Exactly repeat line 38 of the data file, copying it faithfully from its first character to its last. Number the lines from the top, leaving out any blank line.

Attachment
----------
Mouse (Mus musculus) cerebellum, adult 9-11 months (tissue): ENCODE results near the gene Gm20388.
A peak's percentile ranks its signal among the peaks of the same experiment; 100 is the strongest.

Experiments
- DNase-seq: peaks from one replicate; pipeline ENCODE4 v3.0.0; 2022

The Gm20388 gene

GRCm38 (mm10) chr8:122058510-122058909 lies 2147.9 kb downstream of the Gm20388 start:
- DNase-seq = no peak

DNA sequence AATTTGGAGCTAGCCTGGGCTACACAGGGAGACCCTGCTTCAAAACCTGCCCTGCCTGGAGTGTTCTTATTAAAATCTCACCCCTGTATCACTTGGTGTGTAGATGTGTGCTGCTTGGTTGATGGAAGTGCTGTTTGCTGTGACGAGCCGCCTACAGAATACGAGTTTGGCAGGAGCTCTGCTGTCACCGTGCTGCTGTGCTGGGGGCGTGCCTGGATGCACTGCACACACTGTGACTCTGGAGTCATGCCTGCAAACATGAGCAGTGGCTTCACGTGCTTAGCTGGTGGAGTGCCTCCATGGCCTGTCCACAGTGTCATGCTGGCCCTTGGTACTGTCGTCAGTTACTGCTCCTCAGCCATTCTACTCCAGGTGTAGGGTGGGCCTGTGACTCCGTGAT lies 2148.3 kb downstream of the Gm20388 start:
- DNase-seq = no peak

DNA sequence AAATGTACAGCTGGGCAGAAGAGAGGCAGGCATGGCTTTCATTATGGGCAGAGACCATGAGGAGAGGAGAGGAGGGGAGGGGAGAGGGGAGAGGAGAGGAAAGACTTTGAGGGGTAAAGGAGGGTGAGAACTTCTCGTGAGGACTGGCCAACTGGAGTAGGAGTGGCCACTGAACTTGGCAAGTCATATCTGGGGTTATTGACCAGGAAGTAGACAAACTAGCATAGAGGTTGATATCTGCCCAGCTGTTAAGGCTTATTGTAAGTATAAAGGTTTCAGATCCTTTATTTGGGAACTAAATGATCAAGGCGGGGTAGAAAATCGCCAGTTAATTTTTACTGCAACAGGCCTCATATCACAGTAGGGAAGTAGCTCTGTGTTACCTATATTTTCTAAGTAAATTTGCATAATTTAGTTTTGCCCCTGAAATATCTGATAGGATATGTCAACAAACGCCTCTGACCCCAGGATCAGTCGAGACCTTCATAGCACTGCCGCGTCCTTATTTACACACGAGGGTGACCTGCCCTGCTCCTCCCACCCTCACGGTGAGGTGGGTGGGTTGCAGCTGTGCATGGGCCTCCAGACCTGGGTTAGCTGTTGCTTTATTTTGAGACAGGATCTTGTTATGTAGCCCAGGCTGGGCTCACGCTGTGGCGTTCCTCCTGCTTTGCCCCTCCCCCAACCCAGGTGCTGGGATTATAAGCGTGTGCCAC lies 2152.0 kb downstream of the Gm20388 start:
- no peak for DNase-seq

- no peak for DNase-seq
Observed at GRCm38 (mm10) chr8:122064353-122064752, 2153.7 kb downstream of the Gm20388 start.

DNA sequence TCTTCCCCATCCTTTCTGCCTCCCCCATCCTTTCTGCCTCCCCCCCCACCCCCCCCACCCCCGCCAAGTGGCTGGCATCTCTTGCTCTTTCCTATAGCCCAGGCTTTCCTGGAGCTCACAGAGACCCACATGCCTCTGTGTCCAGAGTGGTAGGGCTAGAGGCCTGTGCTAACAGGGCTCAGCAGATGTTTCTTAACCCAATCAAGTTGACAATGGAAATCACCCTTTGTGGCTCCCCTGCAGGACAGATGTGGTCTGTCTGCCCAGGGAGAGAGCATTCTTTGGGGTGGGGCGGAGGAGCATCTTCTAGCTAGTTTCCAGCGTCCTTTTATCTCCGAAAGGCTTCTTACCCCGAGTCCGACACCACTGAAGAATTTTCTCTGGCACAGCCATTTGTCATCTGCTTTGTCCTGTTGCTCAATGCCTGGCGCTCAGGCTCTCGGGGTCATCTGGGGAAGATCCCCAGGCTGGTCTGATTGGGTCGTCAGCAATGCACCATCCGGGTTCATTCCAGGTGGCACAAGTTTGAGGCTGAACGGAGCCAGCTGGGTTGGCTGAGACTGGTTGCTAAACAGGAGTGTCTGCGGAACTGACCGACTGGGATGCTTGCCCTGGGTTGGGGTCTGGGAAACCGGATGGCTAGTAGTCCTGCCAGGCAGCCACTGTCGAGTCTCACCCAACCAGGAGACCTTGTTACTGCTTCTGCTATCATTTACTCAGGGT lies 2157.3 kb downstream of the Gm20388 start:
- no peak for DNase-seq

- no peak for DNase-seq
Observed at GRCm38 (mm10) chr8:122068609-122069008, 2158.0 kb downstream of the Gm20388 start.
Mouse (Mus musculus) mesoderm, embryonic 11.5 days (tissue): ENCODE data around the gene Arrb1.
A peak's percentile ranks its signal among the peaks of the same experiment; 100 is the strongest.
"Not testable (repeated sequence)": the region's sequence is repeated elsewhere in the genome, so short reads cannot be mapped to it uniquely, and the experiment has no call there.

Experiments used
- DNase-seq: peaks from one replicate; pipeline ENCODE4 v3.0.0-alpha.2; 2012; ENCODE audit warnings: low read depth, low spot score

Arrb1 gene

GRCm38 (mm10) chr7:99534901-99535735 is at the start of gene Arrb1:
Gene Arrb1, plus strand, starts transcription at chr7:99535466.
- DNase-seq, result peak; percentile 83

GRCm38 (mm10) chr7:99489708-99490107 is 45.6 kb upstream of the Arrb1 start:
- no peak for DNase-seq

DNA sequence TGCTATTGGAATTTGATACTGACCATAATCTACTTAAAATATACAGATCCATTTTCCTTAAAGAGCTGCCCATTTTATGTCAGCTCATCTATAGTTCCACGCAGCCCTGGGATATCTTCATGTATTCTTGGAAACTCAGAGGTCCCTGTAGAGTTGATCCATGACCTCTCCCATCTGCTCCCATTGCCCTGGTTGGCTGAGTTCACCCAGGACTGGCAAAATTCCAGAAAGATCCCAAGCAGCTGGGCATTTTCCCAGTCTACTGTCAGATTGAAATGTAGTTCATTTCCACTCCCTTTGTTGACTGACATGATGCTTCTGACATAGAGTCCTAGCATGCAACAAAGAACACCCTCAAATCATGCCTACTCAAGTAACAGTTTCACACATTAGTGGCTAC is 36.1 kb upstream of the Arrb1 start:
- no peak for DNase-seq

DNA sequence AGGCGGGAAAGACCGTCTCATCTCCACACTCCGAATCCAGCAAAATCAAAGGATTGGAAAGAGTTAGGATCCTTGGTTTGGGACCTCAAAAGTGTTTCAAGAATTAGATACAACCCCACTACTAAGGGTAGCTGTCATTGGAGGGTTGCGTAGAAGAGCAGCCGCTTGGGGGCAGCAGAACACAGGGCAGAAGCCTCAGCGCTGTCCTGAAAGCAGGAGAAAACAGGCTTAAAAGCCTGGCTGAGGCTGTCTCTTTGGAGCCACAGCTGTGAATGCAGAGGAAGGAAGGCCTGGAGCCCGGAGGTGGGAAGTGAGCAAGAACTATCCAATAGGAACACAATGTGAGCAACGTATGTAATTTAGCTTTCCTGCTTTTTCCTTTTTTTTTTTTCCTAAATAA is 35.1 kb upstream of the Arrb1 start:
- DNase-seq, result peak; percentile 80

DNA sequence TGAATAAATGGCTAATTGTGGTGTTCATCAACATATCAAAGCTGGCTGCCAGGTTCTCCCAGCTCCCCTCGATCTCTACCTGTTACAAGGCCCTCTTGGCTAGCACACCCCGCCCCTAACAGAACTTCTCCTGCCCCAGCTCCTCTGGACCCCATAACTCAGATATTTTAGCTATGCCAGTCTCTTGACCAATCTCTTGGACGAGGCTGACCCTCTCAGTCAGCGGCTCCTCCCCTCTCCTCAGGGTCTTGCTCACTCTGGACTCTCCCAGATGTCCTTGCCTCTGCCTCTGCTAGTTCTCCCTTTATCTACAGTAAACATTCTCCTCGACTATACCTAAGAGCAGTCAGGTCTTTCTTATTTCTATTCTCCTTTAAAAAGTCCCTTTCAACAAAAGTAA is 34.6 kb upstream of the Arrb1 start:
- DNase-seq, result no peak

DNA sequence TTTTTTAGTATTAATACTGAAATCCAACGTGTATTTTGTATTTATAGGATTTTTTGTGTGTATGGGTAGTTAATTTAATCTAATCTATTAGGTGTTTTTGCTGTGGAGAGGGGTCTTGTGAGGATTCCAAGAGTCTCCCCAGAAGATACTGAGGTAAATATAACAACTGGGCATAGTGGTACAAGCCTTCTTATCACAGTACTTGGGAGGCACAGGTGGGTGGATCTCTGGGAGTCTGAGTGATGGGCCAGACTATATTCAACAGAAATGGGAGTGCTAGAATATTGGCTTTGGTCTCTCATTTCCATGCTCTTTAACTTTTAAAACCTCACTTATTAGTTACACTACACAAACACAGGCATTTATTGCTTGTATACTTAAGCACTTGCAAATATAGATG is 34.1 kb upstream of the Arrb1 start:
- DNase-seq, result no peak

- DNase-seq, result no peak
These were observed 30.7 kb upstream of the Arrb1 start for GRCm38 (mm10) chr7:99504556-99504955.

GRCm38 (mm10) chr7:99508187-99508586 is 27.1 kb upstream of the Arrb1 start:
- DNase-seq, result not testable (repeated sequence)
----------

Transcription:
These were observed 30.7 kb upstream of the Arrb1 start for GRCm38 (mm10) chr7:99504556-99504955.